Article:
Introduction to Effective Tackling

We at Enso Movement Culture are all about movement. Movement in all aspects of life. I am a rugby fanatic, I play as well as coach. Tackling forms such a big part of rugby. It can be performed well or poorly. With experience I have gained from playing and being coached by some great coaches. As well coaching school level rugby myself, I noticed players struggling with performing a tackle safely and effectively. This made me want to share my experiences and point of view on tackling and the coaching of it. Each coach has their own coaching style. The principles behind the drills always stay more or less the same, but how it is taught and implemented is different. Each coach has their own style. This is how I coach it….

Many aspects of tackling are overlooked. We as coaches usually make the mistake of assuming that the player knows and performs every aspects of a tackle effectively. I have broken down the movements of tackling into simpler steps. These steps are then progressed from a simple mind-set and drills into the whole movement in order to make a tackle. I have broken the tackle down into three steps (Pre, In and Post contact). The reason is as above mentioned, tackling has many aspects that play a role in order to make it an effective tackle. I drew from experiences working with coaches like Jacque Nienaber, Norman Laker and Llewellyn Morkel. This article will form part of an article series about tackling. Building each week on an aspect of the tackle.

What is the aim of defence?

The aim of defence is to stop the ball carrier in the most effective way possible to regain possession or to stop the ball carrier from gaining metres. Tackles can be performed in two ways, either a leg tackle or a body tackle. A leg tackle is where the defender tackles a ball carrier around the legs. A body tackle is when the defender tackles a player above the waist and below the shoulders. Usually with a body tackle the aim is to tackle on the ball.

Which tackle when?

Leg tackling is an effective way to stop a ball carrier at the point of contact. It allows the assisting defender to make an effective poach (steal of the ball). A body tackle on the other hand is mostly performed in a double tackle. With a body tackle you can tackle the ball carrier by tackling the player back for a few metres or tackle and strip the ball. You can also use this tactic to hold the player up to ensure a turnover. The risk of the body tackle though is when you use the incorrect technique by going too high, you might be in rugby terms “bumped” or run over. Something that I have learned the hard way is that with bad technique you can be knocked out or simply be run over.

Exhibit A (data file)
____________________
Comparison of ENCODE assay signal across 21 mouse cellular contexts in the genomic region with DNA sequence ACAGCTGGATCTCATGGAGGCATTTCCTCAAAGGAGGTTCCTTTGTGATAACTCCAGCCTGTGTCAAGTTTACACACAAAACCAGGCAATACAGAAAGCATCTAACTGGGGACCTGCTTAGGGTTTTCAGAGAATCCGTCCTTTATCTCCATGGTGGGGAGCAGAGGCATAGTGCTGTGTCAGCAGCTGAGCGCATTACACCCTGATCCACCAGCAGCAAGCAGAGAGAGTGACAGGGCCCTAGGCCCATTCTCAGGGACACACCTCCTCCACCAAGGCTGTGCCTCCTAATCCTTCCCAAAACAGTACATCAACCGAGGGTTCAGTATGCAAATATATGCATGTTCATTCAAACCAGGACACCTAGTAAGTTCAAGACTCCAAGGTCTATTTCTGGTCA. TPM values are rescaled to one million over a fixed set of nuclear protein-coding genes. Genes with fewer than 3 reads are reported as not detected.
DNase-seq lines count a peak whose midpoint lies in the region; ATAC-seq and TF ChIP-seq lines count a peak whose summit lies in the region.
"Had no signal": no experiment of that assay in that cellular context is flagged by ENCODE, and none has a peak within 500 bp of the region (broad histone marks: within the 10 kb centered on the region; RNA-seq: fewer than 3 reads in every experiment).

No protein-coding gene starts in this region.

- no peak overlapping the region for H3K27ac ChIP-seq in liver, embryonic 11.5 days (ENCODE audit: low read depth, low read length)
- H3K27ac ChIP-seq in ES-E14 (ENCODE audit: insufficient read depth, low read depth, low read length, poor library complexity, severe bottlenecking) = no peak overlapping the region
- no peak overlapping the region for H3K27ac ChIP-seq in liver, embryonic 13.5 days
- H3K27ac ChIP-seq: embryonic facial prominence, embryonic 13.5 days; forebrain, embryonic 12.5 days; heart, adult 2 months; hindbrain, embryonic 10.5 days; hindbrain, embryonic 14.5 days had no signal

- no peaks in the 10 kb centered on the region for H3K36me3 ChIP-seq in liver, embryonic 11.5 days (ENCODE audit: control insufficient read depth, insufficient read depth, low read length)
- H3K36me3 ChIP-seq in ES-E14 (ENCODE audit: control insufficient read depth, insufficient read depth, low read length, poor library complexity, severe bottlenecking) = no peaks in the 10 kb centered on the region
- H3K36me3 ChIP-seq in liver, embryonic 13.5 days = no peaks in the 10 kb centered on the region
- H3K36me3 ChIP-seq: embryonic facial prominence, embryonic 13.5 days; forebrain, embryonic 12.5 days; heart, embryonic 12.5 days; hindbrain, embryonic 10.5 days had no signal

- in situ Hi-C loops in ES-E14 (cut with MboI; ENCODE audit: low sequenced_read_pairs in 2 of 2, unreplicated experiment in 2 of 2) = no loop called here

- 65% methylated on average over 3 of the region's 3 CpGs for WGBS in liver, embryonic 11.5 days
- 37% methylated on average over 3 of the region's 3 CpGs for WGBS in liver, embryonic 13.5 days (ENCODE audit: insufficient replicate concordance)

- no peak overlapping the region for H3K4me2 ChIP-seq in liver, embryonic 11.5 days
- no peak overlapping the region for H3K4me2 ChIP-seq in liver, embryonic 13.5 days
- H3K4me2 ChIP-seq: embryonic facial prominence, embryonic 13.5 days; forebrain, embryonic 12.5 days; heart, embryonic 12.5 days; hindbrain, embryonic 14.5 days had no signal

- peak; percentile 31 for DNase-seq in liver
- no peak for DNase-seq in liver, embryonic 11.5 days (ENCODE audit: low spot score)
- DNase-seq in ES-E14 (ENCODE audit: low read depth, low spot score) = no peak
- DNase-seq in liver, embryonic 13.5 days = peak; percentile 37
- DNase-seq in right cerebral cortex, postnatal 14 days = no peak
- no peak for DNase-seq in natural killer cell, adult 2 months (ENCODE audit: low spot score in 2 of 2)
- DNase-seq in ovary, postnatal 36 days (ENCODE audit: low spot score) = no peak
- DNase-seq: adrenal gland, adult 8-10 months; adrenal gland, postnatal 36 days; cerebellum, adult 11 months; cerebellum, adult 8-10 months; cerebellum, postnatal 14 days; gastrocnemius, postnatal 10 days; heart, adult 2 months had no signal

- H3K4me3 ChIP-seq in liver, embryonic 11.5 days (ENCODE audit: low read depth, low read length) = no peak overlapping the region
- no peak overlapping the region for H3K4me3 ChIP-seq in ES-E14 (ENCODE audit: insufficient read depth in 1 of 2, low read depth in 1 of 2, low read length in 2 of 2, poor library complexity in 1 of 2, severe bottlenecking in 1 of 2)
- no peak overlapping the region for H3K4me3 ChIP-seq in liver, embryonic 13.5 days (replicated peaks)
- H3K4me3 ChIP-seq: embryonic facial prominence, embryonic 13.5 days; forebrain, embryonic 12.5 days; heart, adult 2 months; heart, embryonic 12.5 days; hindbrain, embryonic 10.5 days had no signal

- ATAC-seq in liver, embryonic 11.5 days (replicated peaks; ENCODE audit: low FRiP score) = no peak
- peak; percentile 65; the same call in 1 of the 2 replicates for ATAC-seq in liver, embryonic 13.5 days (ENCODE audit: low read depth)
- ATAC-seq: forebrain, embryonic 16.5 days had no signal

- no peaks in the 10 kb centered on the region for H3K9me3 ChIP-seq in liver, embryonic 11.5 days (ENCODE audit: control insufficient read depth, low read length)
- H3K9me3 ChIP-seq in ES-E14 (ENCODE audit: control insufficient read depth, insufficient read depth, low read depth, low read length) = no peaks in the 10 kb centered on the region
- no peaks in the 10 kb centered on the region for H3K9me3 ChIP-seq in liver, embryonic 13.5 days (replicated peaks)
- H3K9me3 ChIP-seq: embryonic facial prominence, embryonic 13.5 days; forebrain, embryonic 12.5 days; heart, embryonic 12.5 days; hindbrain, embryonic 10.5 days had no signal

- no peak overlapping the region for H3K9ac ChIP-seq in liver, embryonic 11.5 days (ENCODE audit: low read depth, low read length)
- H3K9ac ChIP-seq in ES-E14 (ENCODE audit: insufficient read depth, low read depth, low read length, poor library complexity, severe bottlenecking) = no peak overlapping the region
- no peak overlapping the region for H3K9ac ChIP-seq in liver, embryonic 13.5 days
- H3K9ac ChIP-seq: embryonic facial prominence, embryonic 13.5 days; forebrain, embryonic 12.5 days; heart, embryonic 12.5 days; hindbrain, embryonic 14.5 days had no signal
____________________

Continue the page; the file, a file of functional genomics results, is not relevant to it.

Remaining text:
My philosophy around tackling:

To ensure an effective tackle I break the tackle down into Pre, In- and Post contact.

Simple steps of an effective tackle:

Pre contact (Before contact)

-          Take up space

-          Stay Square (spine in line) - Body position.

-          Break the glass

-          Dip before contact (Power step)

In contact

-          Shoulder hit

-          Brake the shape (Punch and wrap)

-          Leg drive

Post contact (when player is on the ground)

-          Quick Reaction - Gate/ Decision making

-          Poach (steal) or Tank (counter ruck)

-          Recycle

Why do I break the tackle down into smaller steps?

Tackle is a movement that has many aspects that need to be taken into account when performed. The pre contact space will be to put you in a good position to make a tackle. When you are in contact you need to make good shoulder contact and break the shape or body position of the ball carrier. The leg drive is important for you as a defender to finish of your hard work. Post contact forms an important part of a tackle. With quick reaction either to roll away or poach/tank the ball you will have a very good tackle completion. We see so many times how player leaves a step out of the tackle and thus not performing a tackle effectively. Breaking the tackle down will give the player the knowledge of the different dynamics and aspects of a tackle and allow them to focus on the areas where they are weak. First this approach will be systematic. The more you train each step it will become autonomous.

Incorporate these steps into your coaching and add your own insights. Remember the principles are universal, the magic is in the application. The next article in the series will be based on pre contact focus points in order to make an effective tackle.

Here is an intro video into what to expect from the upcoming article series.